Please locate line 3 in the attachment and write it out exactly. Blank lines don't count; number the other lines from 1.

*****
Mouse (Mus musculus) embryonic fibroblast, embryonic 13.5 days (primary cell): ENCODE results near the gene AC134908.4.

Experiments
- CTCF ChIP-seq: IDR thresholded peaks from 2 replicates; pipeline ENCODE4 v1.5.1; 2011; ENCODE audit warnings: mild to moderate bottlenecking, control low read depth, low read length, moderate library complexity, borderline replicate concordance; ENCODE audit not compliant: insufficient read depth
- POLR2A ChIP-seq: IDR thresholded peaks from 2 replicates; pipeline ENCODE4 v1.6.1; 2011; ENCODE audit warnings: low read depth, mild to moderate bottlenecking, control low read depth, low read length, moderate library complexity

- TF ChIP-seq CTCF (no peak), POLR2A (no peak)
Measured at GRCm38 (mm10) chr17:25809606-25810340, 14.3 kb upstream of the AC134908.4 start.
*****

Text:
- CTCF ChIP-seq: IDR thresholded peaks from 2 replicates; pipeline ENCODE4 v1.5.1; 2011; ENCODE audit warnings: mild to moderate bottlenecking, control low read depth, low read length, moderate library complexity, borderline replicate concordance; ENCODE audit not compliant: insufficient read depth